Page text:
The instant case is illustrative. Under the Hazen Paper pension plan, as construed by the Court of Appeals, an employee's pension benefits vest after the employee completes 10 years of service with the company. Perhaps it is true that older employees of Hazen Paper are more likely to be "close to vesting" than younger employees. Yet a decision by the company to fire an older employee solely because he has nine plus years of service and therefore is "close to vesting" would not constitute discriminatory treatment on the basis of age. The prohibited stereotype ("Older employees are likely to be ___") would not have figured in this decision, and the attendant stigma would not ensue. The decision would not be the result of an inaccurate and denigrating generalization about age, but would rather represent an accurate judgment about the employee--that he indeed is "close to vesting."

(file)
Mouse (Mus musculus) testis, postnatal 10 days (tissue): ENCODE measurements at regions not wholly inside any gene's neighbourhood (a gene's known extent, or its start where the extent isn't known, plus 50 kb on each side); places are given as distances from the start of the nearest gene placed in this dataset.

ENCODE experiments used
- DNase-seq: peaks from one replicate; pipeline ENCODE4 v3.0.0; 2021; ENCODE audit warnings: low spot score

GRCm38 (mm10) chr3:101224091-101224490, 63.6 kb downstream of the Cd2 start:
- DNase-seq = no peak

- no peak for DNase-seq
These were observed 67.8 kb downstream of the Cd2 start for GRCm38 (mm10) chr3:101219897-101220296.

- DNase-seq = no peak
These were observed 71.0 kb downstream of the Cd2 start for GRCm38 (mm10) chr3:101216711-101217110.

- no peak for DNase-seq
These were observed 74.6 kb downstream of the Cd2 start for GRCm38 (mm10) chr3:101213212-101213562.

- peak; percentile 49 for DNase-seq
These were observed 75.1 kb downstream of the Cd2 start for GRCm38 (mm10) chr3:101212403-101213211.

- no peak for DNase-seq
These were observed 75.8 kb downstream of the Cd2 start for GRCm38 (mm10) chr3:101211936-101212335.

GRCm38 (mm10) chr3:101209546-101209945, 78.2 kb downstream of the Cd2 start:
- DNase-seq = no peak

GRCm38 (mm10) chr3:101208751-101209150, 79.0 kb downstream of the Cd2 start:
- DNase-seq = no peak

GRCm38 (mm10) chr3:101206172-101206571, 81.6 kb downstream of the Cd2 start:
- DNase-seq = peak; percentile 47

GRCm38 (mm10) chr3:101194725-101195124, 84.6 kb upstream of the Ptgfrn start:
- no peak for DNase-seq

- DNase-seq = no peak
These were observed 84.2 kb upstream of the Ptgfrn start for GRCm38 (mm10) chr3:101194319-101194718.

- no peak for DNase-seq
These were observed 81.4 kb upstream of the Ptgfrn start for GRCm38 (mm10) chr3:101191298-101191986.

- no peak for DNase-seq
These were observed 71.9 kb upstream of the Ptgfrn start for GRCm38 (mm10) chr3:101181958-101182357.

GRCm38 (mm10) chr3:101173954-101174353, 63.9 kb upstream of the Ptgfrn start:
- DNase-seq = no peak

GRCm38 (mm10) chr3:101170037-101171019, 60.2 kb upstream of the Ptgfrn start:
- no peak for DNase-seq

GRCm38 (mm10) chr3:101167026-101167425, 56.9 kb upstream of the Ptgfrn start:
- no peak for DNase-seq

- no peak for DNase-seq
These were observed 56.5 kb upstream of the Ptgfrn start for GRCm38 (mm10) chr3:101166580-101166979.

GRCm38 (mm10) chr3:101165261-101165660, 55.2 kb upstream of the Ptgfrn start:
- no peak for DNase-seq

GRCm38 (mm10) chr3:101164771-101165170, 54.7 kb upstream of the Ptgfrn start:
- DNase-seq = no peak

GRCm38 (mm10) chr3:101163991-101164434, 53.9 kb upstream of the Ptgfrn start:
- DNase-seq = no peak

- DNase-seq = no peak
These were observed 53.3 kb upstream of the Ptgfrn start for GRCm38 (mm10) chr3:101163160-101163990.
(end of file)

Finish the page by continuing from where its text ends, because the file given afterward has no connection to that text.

We do not mean to suggest that an employer lawfully could fire an employee in order to prevent his pension benefits from vesting. Such conduct is actionable under § 510 of ERISA, as the Court of Appeals rightly found in affirming judgment for respondent under that statute. See Ingersoll Rand Co. v. McClendon, 498 U.S. 133, 142-143 (1990). But it would not, without more, violate the ADEA. That law requires the employer to ignore an employee's age (absent a statutory exemption or defense); it does not specify further characteristics that an employer must also ignore. Although some language in our prior decisions might be read to mean that an employer violates the ADEA whenever its reason for firing an employee is improper in any respect, see McDonnell Douglas Corp. v. Green, 411 U.S. 792, 802 (1973) (creating proof framework applicable to ADEA) (employer must have "legitimate, nondiscriminatory reason" for action against employee), this reading is obviously incorrect. For example, it cannot be true that an employer who fires an older black worker because the worker is black thereby violates the ADEA. The employee's race is an improper reason, but it is improper under Title VII, not the ADEA.